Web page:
Maybe that is why his personal life is so turbulent; he has vowed never to marry again.
He has two children - a 15-year-old girl and a three-year-old son - with two make-up artists, one of whom he married, and a brief second marriage to a lawyer.
He publicly stepped out with his new girlfriend, Sabrina Dhowre, a former Miss Vancouver, at last month's debut of Molly's Game at the Toronto International Film Festival. He met her when he went to Vancouver and British Columbia (standing in for Utah) to make The Mountain Between Us.
"Falling in love while falling in love," he says, dreamily.
"I've had many failed relationships but not because I'm an a**, just because there's so many complexities to relationships and perhaps I'm very guarded, just like Luther's guarded. And being guarded, people presume things and I often haven't corrected them.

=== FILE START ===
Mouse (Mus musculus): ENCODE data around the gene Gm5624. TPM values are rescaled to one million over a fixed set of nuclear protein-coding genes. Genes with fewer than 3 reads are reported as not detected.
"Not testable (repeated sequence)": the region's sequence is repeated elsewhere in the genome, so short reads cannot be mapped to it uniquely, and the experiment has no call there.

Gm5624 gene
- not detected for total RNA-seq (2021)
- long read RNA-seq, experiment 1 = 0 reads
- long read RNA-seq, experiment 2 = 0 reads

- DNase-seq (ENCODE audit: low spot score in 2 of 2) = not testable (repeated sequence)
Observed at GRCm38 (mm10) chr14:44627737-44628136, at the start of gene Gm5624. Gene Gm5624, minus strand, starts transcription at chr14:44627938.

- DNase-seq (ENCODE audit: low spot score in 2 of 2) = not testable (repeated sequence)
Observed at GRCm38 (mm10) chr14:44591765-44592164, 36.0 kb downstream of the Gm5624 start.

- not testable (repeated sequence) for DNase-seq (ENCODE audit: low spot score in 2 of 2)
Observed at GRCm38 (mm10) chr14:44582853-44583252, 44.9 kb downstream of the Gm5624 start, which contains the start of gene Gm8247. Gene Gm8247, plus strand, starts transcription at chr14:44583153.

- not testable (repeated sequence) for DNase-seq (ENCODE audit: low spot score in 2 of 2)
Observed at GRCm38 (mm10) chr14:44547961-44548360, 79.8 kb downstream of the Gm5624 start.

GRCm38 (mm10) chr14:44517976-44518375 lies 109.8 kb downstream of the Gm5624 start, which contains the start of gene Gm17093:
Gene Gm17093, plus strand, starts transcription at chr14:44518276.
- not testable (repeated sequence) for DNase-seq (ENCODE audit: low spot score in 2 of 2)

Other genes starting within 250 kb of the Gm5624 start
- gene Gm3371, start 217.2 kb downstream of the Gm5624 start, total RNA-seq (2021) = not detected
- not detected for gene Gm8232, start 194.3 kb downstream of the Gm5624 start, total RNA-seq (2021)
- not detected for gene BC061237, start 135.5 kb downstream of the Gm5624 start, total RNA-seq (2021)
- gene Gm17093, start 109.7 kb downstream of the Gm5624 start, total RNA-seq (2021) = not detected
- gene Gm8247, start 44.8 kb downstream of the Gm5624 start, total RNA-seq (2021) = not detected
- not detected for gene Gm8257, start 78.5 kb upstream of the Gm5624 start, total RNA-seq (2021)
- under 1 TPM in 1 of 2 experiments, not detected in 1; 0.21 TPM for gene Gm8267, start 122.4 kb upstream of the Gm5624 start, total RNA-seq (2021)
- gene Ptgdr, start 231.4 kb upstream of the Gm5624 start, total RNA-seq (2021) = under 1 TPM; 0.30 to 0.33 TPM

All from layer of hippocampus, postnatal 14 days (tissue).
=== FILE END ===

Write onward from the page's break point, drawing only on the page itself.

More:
"They just have so much of who I am wrong, they feel like I must be a playboy. I must be non-committal. I must be the kind of guy that jumps in and out. And, you know, I suppose if you look at my history or you know anything about my history or you can read on Google who I was married to or what's happened, you know, it might appear that way. But it's completely misunderstood. People think they know about me and my past and my relationships and they don't.
"There's very few people who can say they really, really know me and I can say, 'Yes, you really, really know me.' Very few people. Very few."